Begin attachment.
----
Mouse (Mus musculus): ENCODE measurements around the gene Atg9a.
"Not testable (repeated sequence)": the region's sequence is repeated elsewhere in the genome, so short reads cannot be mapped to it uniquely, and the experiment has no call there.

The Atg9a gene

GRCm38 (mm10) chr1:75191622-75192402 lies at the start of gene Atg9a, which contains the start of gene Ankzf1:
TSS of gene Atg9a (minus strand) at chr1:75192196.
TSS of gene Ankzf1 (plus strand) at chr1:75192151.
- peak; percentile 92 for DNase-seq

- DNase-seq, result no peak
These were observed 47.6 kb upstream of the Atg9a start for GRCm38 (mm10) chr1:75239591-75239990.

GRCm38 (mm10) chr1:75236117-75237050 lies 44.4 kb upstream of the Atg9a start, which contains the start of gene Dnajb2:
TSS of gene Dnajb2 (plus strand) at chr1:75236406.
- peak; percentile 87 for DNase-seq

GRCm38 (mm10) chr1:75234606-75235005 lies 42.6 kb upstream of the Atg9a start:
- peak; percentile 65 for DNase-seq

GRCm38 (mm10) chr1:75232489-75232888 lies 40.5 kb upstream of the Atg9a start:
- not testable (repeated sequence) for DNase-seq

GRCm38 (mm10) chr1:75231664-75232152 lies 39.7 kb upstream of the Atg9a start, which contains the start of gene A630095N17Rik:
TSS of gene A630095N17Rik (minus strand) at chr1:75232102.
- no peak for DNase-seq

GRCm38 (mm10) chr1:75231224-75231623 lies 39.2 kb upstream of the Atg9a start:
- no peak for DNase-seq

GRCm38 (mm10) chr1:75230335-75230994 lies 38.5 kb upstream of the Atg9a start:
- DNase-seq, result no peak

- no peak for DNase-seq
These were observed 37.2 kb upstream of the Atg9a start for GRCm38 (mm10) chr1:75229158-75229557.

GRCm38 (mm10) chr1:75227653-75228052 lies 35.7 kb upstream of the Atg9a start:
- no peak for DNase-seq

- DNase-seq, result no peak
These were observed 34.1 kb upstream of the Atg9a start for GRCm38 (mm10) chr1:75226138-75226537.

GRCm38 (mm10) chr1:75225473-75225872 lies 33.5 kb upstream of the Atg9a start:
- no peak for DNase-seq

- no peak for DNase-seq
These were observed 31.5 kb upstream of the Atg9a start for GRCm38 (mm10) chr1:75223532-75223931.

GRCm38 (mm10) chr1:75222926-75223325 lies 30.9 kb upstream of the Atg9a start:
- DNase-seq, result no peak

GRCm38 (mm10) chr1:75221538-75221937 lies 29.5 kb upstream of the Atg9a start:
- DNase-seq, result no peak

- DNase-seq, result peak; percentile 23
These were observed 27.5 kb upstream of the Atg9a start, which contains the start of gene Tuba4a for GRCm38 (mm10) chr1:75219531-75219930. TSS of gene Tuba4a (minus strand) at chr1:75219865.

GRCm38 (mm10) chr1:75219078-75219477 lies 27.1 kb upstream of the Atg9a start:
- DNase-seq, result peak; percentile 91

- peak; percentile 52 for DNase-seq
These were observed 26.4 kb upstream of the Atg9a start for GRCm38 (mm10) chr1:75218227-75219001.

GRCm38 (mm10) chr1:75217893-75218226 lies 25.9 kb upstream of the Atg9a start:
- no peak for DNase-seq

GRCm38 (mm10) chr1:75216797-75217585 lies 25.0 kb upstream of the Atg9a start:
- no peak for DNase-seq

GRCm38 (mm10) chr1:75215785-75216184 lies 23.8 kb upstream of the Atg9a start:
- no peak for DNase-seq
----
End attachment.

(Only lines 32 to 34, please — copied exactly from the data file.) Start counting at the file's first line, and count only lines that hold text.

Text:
- no peak for DNase-seq
These were observed 31.5 kb upstream of the Atg9a start for GRCm38 (mm10) chr1:75223532-75223931.

GRCm38 (mm10) chr1:75222926-75223325 lies 30.9 kb upstream of the Atg9a start: